The advice on nMABs has changed from the 16 December because the currently available nMAB - Ronapreve, is unlikely to work against the omicron variant.  Therefore, the nMAB which will be offered is Sotrovimab which is much more likely to be effective. However, it is in very short supply and unlikely to be available before January 2022.  In the meantime, the focus will be on ensuring you get the oral antiviral treatment.  When the Sotrovimab is available, you will be invited to the CMDU (usually in a hospital) to receive the treatment which is given through a drip in your arm or by several injections under the skin.  You will then be monitored at home. 

This is the list of those with kidney disease considered to be at highest risk and eligible for community anti-viral treatment:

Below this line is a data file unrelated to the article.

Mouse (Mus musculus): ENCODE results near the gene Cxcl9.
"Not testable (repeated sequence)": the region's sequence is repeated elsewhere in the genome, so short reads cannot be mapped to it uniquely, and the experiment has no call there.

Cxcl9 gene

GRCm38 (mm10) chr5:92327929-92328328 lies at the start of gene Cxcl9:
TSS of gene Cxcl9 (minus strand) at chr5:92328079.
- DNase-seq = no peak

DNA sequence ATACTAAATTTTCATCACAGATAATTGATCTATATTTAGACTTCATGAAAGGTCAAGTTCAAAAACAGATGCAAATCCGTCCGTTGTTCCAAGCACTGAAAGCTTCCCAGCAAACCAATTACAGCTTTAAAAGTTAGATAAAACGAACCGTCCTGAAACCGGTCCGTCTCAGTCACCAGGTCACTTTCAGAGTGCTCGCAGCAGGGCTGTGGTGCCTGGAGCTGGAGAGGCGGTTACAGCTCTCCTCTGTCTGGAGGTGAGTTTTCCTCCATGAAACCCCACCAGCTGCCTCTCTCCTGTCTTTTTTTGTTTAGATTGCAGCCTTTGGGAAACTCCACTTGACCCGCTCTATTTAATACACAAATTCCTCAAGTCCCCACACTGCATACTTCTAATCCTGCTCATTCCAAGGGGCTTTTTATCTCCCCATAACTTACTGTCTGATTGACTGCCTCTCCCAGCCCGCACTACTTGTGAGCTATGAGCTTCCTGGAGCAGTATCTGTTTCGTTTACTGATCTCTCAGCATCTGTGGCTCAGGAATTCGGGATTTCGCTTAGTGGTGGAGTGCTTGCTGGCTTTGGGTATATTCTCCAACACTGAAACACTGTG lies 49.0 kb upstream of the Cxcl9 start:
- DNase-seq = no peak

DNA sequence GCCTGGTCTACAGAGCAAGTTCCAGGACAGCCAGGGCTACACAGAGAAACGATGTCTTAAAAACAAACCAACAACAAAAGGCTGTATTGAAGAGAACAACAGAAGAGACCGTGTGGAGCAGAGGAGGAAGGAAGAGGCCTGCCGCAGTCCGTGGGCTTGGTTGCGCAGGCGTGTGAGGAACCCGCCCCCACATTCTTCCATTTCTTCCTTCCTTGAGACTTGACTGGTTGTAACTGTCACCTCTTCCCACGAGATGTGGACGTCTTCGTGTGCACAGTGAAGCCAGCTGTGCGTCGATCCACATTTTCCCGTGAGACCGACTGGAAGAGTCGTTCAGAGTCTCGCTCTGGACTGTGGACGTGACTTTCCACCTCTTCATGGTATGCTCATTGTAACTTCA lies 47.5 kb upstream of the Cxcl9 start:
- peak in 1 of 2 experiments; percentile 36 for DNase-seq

• Renal transplant recipients (including those with failed transplants within the past 12 months,) particularly those who: 
  • Received B cell depleting therapy within the past 12 months (including alemtuzumab, rituximab [anti-CD20], anti-thymocyte globulin) 
  • Have an additional substantial risk factor which would in isolation make them eligible for nMABs or oral antivirals 
  • Have not been vaccinated prior to transplantation 
  • Non-transplant patients who have received a comparable level of immunosuppression 
  • Patients with chronic kidney stage 4 or 5 (an eGFR less than 30 ml/min/1.73m2) (without immunosuppression), including dialysis patients. 

If you feel you may be eligible for treatments (after 16 December) but haven’t been contacted, then contact your kidney team or GP. 

Research studies you can get involved in